Faces that bore witness

Forty of the anonymous portraits of veterans taken by Brian David Stephens during his ten year project will go on display at the Royal Armouries in Leeds from November 11.
Forty of the anonymous portraits of veterans taken by Brian David Stephens during his ten year project will go on display at the Royal Armouries in Leeds from November 11.
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Brian David Stevens spent 10 years photographing veterans at the Cenotaph. As the portraits go on display for the very first time, he talks to Sarah Freeman about remembering a generation.

For 10 years, Brian David Stevens took his place at the Remembrance Sunday service at the Cenotaph.

Forty of the anonymous portraits of veterans taken by Brian David Stephens during his ten year project will go on display at the Royal Armouries in Leeds from November 11.

Forty of the anonymous portraits of veterans taken by Brian David Stephens during his ten year project will go on display at the Royal Armouries in Leeds from November 11.

He was there to photograph veterans and the portraits have much in common. They are all black and white, each face fills the frame and, while all are anonymous, they each tell a story of sacrifice and quiet resilience.

“I wanted this to be something quite different from many other photographic projects which focus on veterans,” says Brian of They That Are Left, which goes on display for the first time at the Royal Armouries in Leeds next week. “I didn’t want to name them and I didn’t want to identify which regiment they had served in or where they had been posted. There are no cap badges, no ribbons of medals and no hint of what military rank they were. All the pictures are lit with daylight and my assistant holds a piece of black velvet behind the subject. It is a very simple set up and really allows the viewer to concentrate on the face, without any distractions.

“For me all soldiers are equal and someone who kept the tanks or the planes running is equally as heroic as someone who survived a prisoner of war camp. War is a great leveller and that was the aim of this project. I wanted to show that all veterans are equal and one deserves our thanks just as much as another.”

Brian began his project in 2002 and initially had no intention to make it span a decade. However, by 2012 he not only had 100 moving portraits, but he had 
also witnessed the last Remembrance Sunday attended by a First World War veteran.

Forty of the anonymous portraits of veterans taken by Brian David Stephens during his ten year project will go on display at the Royal Armouries in Leeds from November 11.

Forty of the anonymous portraits of veterans taken by Brian David Stephens during his ten year project will go on display at the Royal Armouries in Leeds from November 11.

“The title of the exhibition was inspired by the line in Laurence Binyon’s poem, For the Fallen, which reads ‘They shall not grow old, as we that are left grow old’,” says Brian. “The passing of time is a really important part of the project and while it was only a 10-day shoot because it was spread over a decade I felt it became something different, something more universal.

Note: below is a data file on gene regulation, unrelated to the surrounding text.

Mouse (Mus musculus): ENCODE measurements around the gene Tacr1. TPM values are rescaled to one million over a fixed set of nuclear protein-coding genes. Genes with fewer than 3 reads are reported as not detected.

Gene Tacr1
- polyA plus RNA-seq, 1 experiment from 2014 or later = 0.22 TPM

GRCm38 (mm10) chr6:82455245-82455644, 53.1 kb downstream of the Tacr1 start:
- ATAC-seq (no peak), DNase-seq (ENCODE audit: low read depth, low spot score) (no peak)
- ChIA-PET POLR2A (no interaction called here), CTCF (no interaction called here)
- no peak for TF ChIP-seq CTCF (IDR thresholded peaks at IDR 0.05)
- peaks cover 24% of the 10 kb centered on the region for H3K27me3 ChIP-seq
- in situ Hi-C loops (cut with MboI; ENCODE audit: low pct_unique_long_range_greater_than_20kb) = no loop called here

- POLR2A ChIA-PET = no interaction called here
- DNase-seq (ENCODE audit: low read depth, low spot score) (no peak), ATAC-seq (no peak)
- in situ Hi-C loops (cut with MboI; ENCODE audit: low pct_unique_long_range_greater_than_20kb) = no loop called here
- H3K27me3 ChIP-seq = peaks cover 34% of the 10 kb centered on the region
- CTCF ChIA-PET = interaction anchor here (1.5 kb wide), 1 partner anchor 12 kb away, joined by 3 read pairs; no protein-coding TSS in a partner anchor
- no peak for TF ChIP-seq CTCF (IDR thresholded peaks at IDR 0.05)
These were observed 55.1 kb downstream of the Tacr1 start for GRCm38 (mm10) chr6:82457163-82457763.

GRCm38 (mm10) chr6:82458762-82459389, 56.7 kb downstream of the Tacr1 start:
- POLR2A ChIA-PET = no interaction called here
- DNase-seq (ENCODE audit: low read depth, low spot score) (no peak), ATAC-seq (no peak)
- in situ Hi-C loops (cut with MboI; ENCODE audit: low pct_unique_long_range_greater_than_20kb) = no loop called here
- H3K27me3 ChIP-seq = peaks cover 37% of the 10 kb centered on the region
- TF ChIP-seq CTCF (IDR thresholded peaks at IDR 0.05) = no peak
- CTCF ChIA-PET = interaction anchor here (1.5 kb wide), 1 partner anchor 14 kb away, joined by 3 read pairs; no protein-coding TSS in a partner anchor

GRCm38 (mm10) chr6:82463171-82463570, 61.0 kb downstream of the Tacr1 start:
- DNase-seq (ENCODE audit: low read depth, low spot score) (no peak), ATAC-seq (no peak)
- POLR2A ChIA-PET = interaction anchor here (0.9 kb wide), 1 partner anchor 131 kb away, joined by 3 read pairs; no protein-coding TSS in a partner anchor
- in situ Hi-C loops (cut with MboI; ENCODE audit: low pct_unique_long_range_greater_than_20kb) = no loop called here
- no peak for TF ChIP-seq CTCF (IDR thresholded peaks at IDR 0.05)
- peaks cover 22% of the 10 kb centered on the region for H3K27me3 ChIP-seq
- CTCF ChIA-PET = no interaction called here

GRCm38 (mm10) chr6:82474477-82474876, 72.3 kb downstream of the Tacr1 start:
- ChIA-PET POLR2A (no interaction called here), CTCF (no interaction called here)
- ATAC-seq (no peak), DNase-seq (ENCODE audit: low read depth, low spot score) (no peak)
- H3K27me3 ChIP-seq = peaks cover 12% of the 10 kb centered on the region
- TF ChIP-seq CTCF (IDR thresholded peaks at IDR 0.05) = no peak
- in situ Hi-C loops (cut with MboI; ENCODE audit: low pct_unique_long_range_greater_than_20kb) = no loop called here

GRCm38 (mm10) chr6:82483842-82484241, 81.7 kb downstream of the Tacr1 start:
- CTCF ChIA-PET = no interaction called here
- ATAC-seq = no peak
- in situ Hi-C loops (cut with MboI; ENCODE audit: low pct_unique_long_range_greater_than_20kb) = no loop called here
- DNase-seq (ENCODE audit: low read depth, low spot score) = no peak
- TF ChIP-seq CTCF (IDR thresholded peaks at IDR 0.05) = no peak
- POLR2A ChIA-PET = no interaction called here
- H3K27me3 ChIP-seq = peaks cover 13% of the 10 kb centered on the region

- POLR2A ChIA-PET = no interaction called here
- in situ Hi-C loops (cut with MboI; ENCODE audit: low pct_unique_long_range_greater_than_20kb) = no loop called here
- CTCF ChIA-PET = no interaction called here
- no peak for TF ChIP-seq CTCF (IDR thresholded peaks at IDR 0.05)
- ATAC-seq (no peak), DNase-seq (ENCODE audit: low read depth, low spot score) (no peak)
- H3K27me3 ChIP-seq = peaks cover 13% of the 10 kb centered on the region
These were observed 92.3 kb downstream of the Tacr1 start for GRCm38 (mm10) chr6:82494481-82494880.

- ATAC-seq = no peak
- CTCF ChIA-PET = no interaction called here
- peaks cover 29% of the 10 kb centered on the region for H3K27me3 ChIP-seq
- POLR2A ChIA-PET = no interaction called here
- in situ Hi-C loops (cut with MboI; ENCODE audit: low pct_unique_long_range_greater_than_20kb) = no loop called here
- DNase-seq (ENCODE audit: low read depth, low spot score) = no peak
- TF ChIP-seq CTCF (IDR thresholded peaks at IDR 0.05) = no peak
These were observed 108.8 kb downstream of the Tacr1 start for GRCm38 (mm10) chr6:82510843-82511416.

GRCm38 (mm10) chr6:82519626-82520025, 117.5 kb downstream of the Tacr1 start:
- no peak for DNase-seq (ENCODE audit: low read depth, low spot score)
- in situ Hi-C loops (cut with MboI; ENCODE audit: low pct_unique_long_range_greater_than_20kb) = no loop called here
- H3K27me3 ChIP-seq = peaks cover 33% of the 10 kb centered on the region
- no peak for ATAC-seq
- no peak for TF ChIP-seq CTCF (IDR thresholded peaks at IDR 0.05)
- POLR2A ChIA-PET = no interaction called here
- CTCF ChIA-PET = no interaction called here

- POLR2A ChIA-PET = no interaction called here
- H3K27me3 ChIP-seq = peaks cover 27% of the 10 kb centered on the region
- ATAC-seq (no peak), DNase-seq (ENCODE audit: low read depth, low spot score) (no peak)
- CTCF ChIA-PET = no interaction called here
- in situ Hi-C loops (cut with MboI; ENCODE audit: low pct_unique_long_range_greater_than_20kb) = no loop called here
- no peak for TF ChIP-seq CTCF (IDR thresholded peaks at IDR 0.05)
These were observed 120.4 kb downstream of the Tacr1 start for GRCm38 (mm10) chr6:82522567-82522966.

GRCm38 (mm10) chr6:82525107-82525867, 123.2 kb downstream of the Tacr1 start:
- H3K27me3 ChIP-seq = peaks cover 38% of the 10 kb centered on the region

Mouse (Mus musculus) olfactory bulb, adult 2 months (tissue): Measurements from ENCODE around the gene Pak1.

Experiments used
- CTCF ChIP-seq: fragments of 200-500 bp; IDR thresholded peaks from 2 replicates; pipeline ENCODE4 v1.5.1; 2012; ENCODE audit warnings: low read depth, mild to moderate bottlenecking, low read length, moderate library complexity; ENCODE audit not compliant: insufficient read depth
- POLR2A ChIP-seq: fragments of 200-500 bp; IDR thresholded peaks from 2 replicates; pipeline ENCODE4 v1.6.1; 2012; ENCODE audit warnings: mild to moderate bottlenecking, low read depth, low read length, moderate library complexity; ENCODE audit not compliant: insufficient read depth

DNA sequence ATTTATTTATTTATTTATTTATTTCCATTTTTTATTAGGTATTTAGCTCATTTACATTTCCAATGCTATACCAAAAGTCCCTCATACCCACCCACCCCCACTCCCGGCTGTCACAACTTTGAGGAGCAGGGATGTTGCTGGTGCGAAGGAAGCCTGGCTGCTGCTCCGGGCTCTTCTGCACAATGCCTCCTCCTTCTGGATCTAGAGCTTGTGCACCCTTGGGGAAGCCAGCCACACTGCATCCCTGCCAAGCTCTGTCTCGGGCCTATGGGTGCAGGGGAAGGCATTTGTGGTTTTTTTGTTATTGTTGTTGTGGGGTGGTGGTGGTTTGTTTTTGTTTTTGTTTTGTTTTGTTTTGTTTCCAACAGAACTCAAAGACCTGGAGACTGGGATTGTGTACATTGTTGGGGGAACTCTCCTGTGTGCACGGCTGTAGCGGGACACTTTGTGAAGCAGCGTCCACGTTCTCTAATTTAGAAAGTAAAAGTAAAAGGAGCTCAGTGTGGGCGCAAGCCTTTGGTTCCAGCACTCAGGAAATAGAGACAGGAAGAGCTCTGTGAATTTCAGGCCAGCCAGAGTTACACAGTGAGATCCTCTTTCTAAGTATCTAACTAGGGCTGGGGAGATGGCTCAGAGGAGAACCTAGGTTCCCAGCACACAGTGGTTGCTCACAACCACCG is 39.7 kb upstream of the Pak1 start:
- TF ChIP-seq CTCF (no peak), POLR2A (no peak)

“As the years passed, the number of veterans from the First World War dwindled to nothing and the number from the Second World War steadily reduced, but their places have now been taken by other veterans from more recent conflicts. I predominantly focused on those older veterans, but not exclusively, because I wanted to show that the impact of war isn’t something which belongs to the past, rather that it’s something that will always be with us.”

The exhibition will open after the museum’s Armistice Day service on Tuesday and forms part of a full programme of events commemorating the First and Second World Wars. Throughout the month, the museum will be screening an hour-long selection of First World War propaganda films from the Imperial War Museum’s archive and every day there will also be a series of talks on the Great War.

Tomorrow there will also be a performance of Only Water Between, a piece inspired by the love letters exchanged between a Doncaster couple during the Great War. Jack Adam was a teacher in Balby before he joined the 12th Battalion of the London Regiment (Post Office Rifles) in March 1915. Initially he trained recruits, but having been promoted to colour sergeant major he went to France in January 1918 and wrote regularly to his wife and three children back home, talking of his hopes for the children and his frustration of being away from his loved ones.

In one he said: “I know a tender heart/I know two red lips/That wait for me,” but warned: “I did have hopes of being home by Easter but the German offensive having started, I’m afraid we shall be 
kept back. I shall be home for my birthday.”

Jack was cut down by machine gun bullets the day before he turned 36, but unaware his injuries were fatal, Gert kept writing letters, which were discovered as a full collection in a house in Oxfordshire in 2006.

“When you look at a war memorial all you see is a list of names,” says Brian. “There are no details and we never know who these people really were, but in many ways that makes their sacrifice all the more stark. I am looking forward to seeing the Cenotaph portraits hung together for the first time. Each veteran has a different story to tell, but together I hope they tell a bigger story about conflict, our reaction to it and the need to remember all those whose lives have been touched by it.”

• They That Are Left photographic exhibition runs to February 2015. 
There will be a free performance of Only Water Between at the museum on Sunday at 12.30pm and 2.30pm. www.royalarmouries.org